As you will see the Perl code for calling a service is extremely terse. Following is a list of the steps to take and a code snippet drawn from getAllQuotations.pl which is shown in full below.

  • Declare usage of the SOAP::Lite package
      use SOAP::Lite;
  • Define the service
      $service = SOAP::Lite -> uri('urn:QuotationService')
                   -> proxy('http://localhost:8080/soap/servlet/rpcrouter');
  • Invoke the service method and save the result. Note that in Perl there are only three data types : scalars, arrays and hashes (and combinations thereof) and the result of a SOAP call will one of these. Complex types will be returned as hashes, arrays as arrays and primitive types as scalars.
      $result = $service -> getAllQuotations() -> result();
  • Traverse and interpret your result as required by its type. You will need to know what the return type is to be able to do this. In the case of getAllQuotations we know that the return type is an array of Quotation objects (ie. an array of complex types) and according to the mentioned rule this will be returned to us as an array of hashes. We can thus surf the result as follows:
      $i = -1;
      while ( ref $result->[++$i] )
      {
        print "$result->[$i]{'text'} ($result->[$i]{'author'})\n";
      }

Writing the Clients
Here is the source code for all three clients (the code is the same for Win32 and UNIX systems). Note that there is no return value for the submitQuotation service method so we do not store or interpret a result.
getAllQuotations.pl

  use SOAP::Lite;
  $service = SOAP::Lite -> uri('urn:QuotationService')
               -> proxy('http://localhost:8080/soap/servlet/rpcrouter');
  $result = $service -> getAllQuotations() -> result();
  $i = -1;
  while ( ref $result->[++$i] )
  {
    print "$result->[$i]{'text'} ($result->[$i]{'author'})\n";
  }
submitQuotation.pl

use SOAP::Lite;
$service = SOAP::Lite -> uri('urn:QuotationService')
             -> proxy('http://localhost:8080/soap/servlet/rpcrouter');
$service -> submitQuotation('Kennedy, John F.',
             'Forgive your enemies, but never forget their names.');
getQuotationsByAuthor.pl

use SOAP::Lite;
$service = SOAP::Lite -> uri('urn:QuotationService')
             -> proxy('http://localhost:8080/soap/servlet/rpcrouter');
$result = $service -> getQuotationsByAuthor('Wilde, Oscar') -> result();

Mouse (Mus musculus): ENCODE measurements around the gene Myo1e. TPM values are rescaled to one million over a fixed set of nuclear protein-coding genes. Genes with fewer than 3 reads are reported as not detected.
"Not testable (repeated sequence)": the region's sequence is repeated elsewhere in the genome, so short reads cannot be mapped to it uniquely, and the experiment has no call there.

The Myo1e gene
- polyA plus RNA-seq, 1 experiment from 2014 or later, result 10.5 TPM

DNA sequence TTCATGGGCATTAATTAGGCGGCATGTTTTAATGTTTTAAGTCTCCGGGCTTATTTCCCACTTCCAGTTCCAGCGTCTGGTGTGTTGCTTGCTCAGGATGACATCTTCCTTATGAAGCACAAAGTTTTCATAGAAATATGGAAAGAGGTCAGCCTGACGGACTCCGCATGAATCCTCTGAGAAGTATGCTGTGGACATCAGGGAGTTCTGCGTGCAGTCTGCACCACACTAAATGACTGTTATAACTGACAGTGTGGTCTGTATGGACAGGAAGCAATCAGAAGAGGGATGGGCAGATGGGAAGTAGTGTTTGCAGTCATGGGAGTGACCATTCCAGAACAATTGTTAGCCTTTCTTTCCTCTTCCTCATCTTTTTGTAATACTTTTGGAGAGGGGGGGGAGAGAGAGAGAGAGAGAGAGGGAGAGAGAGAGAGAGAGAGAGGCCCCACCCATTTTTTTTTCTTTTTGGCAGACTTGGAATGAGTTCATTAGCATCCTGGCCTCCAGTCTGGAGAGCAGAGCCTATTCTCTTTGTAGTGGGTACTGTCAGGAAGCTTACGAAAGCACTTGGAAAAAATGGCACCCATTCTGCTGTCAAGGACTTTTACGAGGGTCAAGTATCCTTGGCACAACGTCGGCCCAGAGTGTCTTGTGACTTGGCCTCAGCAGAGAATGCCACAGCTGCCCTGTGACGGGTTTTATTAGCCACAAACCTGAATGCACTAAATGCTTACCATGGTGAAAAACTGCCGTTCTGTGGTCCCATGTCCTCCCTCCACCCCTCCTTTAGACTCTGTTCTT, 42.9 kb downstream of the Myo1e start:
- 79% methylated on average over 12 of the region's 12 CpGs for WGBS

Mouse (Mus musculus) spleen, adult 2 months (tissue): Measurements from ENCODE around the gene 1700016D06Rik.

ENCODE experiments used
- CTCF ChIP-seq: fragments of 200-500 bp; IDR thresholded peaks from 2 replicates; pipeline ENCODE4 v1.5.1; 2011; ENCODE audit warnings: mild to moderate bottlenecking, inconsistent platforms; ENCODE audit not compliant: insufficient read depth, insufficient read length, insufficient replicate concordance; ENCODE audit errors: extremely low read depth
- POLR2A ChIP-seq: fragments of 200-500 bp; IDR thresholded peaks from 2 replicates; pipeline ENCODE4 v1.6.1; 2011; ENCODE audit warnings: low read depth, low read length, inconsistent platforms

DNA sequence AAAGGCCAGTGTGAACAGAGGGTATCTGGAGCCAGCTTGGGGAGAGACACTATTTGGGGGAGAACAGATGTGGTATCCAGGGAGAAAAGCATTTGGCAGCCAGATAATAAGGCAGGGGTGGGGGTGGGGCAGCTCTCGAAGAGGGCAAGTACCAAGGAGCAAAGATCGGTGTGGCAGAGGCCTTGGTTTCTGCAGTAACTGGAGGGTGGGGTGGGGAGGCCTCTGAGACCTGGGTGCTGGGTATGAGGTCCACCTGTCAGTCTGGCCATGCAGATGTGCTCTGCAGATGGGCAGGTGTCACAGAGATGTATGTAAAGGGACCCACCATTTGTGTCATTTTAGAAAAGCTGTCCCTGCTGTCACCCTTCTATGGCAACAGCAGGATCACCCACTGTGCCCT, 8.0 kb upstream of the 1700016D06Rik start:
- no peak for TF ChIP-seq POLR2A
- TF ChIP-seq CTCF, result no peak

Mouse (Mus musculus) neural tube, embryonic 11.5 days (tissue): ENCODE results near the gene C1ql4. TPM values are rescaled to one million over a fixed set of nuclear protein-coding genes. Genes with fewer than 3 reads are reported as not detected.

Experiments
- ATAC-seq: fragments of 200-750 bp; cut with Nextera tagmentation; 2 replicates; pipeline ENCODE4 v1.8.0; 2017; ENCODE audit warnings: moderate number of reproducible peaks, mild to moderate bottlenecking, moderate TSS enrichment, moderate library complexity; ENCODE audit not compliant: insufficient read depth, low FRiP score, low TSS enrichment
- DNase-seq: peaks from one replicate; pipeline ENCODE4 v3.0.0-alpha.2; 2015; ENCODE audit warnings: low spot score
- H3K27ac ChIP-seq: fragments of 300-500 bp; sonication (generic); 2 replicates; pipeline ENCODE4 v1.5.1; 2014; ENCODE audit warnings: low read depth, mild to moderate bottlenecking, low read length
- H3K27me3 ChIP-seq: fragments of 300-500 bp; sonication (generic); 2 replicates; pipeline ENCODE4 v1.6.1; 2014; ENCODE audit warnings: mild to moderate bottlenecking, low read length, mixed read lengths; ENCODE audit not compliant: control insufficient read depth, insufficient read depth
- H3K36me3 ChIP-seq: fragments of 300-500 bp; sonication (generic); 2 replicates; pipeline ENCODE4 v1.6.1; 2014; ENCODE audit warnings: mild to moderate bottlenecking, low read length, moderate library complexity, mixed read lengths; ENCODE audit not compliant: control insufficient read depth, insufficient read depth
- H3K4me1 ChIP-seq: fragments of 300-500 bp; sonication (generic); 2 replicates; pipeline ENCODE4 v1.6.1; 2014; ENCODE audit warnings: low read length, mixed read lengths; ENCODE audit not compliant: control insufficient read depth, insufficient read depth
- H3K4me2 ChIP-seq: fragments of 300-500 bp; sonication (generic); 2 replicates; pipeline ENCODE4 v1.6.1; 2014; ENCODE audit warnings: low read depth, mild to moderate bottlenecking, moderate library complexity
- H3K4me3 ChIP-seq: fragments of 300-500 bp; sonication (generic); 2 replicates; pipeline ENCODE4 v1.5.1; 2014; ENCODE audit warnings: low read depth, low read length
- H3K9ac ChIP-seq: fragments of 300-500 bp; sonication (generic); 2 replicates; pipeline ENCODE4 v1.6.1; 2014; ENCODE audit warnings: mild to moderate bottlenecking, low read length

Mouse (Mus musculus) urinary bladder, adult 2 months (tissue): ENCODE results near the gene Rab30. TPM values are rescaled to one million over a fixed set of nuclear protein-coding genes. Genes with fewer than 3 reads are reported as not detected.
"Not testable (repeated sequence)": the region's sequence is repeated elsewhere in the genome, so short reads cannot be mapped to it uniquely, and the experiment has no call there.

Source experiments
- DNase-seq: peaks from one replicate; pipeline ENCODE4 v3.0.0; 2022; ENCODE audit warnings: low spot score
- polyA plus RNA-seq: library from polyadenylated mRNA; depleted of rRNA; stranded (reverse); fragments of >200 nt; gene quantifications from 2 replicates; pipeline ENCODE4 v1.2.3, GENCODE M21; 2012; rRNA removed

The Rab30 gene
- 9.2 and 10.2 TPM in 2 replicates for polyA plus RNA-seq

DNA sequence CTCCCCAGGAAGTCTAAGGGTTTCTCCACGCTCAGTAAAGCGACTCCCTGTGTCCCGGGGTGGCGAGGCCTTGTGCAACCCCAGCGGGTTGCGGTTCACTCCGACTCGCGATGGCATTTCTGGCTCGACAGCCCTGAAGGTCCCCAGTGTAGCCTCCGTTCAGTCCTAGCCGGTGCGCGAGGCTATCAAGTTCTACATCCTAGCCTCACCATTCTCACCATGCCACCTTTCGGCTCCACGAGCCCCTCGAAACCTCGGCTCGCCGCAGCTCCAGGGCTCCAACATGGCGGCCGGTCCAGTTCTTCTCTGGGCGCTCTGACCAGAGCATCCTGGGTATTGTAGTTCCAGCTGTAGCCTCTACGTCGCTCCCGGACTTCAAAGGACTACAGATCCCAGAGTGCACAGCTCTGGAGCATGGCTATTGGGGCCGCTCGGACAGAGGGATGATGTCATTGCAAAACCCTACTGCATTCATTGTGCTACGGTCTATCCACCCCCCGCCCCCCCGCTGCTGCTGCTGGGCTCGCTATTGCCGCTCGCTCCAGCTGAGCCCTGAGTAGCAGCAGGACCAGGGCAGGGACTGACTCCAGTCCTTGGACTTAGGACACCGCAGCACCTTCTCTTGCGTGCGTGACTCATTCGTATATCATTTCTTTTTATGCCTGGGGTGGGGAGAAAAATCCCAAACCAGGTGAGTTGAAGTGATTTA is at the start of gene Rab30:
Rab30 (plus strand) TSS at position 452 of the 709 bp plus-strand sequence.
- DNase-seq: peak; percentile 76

$i = -1;
while ( $result->[++$i] )
{
  print "$result->[$i]\n";
}

Note that the perl scripts shown here presume that you have the Quotation Service running on your machine (at localhost:8080). If this is not the case then you can run the clients against our demo SOAP server. To do this simply replace localhost:8080 with services.xmethods.net in the above script. For more information on our demo server, refer to the Demo Section .

Running the Clients
At a command prompt, go to the directory where you have created the above scripts and type the following commands (this presumes that the perl binary is somewhere in your path):

  > perl getAllQuotations.pl
  > perl submitQuotation.pl
  > perl getAllQuotations.pl
  > perl getQuotationsByAuthor.pl
The first call should result in a list of quotations (at least two entries), the second has no result but its success is evidenced by the following call to getAllQuotations which should show the same list plus the quotation by John F. Kennedy (unless it was already in the list). The last call should give you just those quotations by Oscar Wilde.

Conclusion
The simplicity of the Perl client is evidence to this Perl package's elegance. Notice how we can call the service almost as if it were a function defined locally without ever having to declare the method name. This is a powerful feature of SOAP::Lite for Perl.

That's all there is to it for clients using SOAP::Lite for Perl. Next we will look at clients written with the Microsoft SOAP Toolkit.

[ Nicholas Quaine ]

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Copyright 2001-2007 Nicholas Quaine. All rights reserved.